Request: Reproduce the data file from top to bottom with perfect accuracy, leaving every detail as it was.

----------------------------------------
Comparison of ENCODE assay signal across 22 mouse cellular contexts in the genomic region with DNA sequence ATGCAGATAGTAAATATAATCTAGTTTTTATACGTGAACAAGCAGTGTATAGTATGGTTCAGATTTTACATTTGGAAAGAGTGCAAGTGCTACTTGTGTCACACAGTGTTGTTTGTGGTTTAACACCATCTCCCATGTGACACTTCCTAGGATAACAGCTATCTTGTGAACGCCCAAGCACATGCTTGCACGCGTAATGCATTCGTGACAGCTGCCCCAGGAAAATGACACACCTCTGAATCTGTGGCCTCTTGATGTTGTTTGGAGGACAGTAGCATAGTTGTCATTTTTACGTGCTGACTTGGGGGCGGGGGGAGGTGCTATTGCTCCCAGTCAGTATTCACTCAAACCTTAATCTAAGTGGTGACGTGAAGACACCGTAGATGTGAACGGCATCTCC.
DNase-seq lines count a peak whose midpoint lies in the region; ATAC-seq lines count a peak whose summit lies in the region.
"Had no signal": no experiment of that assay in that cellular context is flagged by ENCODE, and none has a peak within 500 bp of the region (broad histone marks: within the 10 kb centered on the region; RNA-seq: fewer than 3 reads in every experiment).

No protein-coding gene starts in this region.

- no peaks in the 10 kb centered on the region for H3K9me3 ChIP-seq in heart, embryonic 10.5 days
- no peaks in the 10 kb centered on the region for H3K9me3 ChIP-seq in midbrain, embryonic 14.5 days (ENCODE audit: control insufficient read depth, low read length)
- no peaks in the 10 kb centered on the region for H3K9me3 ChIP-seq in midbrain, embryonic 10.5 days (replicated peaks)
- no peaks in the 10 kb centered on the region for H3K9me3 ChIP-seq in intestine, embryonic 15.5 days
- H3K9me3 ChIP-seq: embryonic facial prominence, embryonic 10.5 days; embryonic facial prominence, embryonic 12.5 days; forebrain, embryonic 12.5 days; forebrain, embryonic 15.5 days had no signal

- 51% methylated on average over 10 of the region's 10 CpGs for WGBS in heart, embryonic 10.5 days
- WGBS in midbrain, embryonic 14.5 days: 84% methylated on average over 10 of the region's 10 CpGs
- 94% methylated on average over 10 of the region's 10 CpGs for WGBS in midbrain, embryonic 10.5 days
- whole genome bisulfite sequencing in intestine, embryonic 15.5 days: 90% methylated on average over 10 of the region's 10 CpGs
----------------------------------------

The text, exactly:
Comparison of ENCODE assay signal across 22 mouse cellular contexts in the genomic region with DNA sequence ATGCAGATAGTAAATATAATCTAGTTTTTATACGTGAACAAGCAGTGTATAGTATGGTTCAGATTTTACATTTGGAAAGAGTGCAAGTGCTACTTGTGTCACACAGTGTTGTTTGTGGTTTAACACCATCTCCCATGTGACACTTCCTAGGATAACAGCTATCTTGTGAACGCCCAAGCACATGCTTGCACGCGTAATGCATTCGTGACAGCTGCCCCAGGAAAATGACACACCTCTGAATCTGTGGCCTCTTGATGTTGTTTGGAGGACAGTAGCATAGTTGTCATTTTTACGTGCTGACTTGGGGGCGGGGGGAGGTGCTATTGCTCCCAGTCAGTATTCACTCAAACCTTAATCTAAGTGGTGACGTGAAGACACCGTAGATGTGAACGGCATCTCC.
DNase-seq lines count a peak whose midpoint lies in the region; ATAC-seq lines count a peak whose summit lies in the region.
"Had no signal": no experiment of that assay in that cellular context is flagged by ENCODE, and none has a peak within 500 bp of the region (broad histone marks: within the 10 kb centered on the region; RNA-seq: fewer than 3 reads in every experiment).

No protein-coding gene starts in this region.

- no peaks in the 10 kb centered on the region for H3K9me3 ChIP-seq in heart, embryonic 10.5 days
- no peaks in the 10 kb centered on the region for H3K9me3 ChIP-seq in midbrain, embryonic 14.5 days (ENCODE audit: control insufficient read depth, low read length)
- no peaks in the 10 kb centered on the region for H3K9me3 ChIP-seq in midbrain, embryonic 10.5 days (replicated peaks)
- no peaks in the 10 kb centered on the region for H3K9me3 ChIP-seq in intestine, embryonic 15.5 days
- H3K9me3 ChIP-seq: embryonic facial prominence, embryonic 10.5 days; embryonic facial prominence, embryonic 12.5 days; forebrain, embryonic 12.5 days; forebrain, embryonic 15.5 days had no signal

- 51% methylated on average over 10 of the region's 10 CpGs for WGBS in heart, embryonic 10.5 days
- WGBS in midbrain, embryonic 14.5 days: 84% methylated on average over 10 of the region's 10 CpGs
- 94% methylated on average over 10 of the region's 10 CpGs for WGBS in midbrain, embryonic 10.5 days
- whole genome bisulfite sequencing in intestine, embryonic 15.5 days: 90% methylated on average over 10 of the region's 10 CpGs